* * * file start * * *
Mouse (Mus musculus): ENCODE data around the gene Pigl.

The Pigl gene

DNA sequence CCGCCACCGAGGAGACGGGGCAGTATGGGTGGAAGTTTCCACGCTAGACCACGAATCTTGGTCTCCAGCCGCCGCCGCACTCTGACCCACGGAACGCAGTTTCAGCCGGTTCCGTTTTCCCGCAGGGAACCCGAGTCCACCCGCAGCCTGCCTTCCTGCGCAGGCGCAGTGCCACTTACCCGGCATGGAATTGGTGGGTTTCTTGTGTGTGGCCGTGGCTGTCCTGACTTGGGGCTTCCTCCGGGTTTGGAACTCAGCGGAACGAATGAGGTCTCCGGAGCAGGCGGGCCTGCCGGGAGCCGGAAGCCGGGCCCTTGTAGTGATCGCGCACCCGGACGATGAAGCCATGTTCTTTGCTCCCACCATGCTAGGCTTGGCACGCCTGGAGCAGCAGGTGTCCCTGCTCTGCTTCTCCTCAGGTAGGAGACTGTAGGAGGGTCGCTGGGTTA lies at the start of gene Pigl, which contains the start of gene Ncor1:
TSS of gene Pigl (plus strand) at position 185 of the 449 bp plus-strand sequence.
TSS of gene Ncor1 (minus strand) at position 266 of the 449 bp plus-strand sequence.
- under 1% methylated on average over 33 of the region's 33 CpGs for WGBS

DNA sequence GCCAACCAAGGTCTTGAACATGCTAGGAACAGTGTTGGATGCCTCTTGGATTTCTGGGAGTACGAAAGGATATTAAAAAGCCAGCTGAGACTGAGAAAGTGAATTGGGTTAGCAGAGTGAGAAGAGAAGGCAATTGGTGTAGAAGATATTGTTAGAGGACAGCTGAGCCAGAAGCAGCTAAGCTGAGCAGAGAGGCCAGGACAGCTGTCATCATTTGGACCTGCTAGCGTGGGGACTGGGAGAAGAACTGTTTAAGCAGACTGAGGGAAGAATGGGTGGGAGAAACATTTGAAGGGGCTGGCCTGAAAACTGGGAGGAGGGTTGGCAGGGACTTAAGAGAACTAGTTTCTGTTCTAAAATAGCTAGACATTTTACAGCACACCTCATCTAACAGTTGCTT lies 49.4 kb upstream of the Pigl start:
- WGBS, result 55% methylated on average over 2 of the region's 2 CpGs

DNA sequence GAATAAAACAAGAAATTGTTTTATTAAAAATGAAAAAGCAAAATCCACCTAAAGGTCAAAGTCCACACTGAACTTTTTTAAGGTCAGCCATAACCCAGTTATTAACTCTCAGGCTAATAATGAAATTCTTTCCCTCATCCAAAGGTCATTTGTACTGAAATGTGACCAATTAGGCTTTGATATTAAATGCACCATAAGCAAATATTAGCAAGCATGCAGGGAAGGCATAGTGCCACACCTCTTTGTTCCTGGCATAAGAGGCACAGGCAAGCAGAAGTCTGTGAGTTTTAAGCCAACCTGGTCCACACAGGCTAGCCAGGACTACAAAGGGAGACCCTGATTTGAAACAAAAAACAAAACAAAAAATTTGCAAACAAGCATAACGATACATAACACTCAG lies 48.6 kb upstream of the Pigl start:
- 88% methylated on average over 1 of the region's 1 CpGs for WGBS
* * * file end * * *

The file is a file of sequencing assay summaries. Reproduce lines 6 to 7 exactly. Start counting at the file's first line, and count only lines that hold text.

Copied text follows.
- under 1% methylated on average over 33 of the region's 33 CpGs for WGBS

DNA sequence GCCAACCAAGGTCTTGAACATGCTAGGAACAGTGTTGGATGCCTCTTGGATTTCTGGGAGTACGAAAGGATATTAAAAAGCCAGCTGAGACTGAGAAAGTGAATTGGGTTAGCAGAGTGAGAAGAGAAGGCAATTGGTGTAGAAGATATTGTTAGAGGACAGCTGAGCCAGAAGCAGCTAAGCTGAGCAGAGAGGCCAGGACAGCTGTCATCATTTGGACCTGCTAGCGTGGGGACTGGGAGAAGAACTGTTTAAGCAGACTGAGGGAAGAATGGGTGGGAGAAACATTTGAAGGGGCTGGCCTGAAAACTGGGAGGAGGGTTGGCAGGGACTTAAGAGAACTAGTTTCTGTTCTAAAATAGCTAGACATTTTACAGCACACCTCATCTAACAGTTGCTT lies 49.4 kb upstream of the Pigl start: